Exposed as we all are to the pressures of high-speed productivity, expressive individualism, and social polarization, there is a collective tendency in America right now for us to run right past—or bulldoze—those around us. Brooks challenges us to cultivate the interior dispositions necessary to enter respectfully and tenderly into other people’s lives and confidences. Combining timeless principles, modern psychological tools, moving stories, and hard-won personal experiences, How to Know a Person is a worthy meditation on life skills and virtues. If it is true that man can only see with his heart, then Brooks sets out to cure us of our blindness.
Serena Sigillito, Public Discourse Contributing Editor
Exogenesis by Peco Gaskovski
Back in October, I happened upon a thought-provoking essay titled “The 3Rs of Unmachining: Guideposts for an Age of Technological Upheaval,” co-written by husband and wife Peco and Ruth Gaskovski. Shortly thereafter, Ruth reached out to me to tell me about the novel Peco published earlier this year, Exogenesis.
The book takes place in a futuristic, dystopian version of our own society—one in which our society’s disordered conceptions of sex, childbearing, and technology have been taken to their logical—if extreme—conclusions. In this world, children are gestated externally, in artificial wombs, and citizens’ behavior is constantly monitored, rewarded, and punished through a complex social rewards system. The story’s protagonist, Maelin, is an officer for the government’s population control unit, which rounds up and sterilizes the children of the Benedites, the dissenting faction of traditionalists who live in the wastelands outside the megacity of Lantua.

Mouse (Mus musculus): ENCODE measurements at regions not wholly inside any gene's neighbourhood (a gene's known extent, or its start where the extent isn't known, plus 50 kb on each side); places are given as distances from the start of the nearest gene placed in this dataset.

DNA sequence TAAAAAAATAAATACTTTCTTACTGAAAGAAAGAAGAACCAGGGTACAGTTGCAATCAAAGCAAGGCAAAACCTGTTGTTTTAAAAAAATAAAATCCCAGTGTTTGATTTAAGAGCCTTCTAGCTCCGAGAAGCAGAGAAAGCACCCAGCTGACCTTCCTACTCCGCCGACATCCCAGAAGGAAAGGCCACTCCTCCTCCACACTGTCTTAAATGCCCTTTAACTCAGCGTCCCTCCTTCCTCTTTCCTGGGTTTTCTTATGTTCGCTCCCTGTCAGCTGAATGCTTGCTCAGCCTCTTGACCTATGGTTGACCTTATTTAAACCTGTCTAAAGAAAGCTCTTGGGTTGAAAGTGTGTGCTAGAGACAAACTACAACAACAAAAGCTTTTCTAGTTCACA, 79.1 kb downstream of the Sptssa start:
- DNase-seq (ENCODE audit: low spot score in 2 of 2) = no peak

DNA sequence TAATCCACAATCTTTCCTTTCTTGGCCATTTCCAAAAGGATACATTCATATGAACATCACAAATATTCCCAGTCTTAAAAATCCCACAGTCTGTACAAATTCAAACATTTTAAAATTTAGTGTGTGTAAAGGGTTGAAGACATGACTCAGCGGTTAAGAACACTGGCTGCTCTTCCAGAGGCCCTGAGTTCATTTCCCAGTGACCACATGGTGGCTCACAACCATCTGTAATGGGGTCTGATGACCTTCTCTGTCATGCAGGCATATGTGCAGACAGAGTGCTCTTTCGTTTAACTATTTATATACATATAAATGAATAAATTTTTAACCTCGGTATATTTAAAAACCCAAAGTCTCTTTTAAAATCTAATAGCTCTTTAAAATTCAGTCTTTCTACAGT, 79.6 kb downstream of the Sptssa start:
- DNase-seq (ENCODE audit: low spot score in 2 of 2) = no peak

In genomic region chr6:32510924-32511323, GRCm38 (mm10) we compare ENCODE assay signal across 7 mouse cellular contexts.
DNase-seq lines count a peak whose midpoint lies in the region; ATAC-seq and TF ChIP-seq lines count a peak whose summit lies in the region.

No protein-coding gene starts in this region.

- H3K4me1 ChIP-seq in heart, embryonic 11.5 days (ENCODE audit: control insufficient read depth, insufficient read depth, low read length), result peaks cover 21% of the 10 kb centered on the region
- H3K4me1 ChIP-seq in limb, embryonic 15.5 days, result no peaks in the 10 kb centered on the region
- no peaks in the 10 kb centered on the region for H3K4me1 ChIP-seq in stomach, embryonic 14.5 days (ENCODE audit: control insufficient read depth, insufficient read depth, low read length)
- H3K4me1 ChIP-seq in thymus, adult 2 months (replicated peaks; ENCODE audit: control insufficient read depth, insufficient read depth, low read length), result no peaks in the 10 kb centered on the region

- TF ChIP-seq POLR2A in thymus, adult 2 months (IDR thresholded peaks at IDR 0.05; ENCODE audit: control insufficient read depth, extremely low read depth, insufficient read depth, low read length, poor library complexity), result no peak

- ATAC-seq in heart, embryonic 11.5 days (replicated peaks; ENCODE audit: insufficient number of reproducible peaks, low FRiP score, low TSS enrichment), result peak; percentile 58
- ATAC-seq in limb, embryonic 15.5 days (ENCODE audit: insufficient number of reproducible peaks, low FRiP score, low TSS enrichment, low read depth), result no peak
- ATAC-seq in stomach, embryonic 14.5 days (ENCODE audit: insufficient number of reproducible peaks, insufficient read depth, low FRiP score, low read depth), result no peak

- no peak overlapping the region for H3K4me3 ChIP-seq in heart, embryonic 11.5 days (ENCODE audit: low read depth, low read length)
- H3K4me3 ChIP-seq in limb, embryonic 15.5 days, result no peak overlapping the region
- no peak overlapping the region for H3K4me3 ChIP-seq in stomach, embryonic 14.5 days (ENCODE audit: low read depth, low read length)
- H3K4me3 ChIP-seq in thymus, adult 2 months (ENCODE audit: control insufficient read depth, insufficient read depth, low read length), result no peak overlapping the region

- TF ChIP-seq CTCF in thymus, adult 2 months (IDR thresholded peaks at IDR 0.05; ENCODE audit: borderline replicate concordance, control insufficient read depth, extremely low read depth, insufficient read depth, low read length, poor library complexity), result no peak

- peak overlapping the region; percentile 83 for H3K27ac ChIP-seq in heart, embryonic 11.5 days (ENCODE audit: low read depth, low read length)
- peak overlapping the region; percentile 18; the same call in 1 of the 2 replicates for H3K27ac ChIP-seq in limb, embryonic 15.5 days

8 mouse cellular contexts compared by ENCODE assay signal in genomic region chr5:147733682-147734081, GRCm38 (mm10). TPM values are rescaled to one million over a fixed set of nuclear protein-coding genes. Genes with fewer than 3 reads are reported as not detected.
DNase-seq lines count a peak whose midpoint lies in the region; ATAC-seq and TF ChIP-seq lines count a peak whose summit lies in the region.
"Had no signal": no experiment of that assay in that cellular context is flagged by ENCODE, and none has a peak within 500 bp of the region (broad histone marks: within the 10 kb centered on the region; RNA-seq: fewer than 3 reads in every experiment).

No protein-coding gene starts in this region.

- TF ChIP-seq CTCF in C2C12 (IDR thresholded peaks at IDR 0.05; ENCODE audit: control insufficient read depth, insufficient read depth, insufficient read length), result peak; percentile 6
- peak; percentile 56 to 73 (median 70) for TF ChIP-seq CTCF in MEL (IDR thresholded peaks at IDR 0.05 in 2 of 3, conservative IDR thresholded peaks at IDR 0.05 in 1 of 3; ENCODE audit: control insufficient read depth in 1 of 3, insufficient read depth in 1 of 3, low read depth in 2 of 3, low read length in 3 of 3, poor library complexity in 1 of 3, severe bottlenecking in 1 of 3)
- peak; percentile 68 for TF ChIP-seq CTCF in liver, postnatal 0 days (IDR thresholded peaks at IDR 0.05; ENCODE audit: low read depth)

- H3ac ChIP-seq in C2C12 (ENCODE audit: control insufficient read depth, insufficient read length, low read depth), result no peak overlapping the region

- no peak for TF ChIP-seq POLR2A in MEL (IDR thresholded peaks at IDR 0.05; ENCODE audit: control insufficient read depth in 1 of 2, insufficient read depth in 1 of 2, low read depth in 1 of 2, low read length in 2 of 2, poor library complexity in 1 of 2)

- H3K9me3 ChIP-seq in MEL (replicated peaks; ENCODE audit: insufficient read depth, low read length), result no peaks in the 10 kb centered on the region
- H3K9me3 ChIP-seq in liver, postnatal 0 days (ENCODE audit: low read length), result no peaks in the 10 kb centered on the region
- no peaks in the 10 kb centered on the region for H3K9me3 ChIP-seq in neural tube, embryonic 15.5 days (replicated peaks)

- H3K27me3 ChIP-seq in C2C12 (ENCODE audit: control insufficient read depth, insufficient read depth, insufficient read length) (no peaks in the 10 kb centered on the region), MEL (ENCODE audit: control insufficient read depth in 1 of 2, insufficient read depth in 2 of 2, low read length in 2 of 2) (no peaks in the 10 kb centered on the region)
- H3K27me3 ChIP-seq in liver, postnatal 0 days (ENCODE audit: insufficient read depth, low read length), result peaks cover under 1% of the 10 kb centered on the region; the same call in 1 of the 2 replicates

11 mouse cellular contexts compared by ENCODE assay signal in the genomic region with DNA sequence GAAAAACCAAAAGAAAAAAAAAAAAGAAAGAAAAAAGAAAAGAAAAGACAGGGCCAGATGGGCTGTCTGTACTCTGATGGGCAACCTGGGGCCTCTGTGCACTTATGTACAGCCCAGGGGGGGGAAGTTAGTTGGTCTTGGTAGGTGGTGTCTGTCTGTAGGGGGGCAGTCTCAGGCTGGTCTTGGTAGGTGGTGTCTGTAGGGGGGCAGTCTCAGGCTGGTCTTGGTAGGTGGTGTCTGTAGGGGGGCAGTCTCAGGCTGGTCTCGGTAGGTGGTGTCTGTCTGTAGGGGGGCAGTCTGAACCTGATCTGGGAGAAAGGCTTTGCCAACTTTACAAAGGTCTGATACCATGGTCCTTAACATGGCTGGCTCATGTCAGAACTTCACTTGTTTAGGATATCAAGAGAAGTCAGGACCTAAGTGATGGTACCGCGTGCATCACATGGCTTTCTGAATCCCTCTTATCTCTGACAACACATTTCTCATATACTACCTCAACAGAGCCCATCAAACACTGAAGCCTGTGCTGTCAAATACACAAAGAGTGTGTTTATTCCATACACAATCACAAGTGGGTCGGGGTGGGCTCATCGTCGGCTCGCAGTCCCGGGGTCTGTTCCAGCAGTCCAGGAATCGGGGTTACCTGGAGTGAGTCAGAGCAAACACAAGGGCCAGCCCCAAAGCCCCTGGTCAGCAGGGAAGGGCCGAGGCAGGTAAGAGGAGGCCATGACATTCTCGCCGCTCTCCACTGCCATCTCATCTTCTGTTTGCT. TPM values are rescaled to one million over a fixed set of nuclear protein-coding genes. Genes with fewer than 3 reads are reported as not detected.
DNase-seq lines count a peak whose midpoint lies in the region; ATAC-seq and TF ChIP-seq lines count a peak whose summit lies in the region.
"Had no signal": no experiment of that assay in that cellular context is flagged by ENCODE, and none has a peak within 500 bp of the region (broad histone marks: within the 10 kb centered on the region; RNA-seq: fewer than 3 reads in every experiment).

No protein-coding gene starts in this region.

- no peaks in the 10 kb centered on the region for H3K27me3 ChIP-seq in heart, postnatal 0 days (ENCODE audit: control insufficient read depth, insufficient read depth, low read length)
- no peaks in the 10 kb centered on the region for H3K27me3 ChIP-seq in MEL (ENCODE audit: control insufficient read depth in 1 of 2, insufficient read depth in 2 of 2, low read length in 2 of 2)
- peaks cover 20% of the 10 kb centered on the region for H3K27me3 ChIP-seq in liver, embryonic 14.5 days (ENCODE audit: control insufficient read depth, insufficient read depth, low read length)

This is a novel of ideas, to be sure, but it’s also a fast-paced and compelling read. Although the society Gaskovski describes may initially seem far-fetched, the characters’ justifications for upholding its dehumanizing systems will sound eerily familiar to anyone who has been paying attention to our own.
R. J. Snell, Public Discourse Editor-in-Chief:
On the Marble Cliffs by Ernst Jünger
Jünger’s complicated legacy as an author during World War II and his relationship to tyranny have received a great deal of attention in recent years. The new (2023) translation of On the Marble Cliffs is hailed by some as timely in understanding Trump, although this seems far-fetched to me. What the book captures, however, is the unmaking of order in a society and the role—or lack of role—of intellectuals in the midst of disorder. Jünger gives powerful articulations of a society undoing itself and giving way to violence.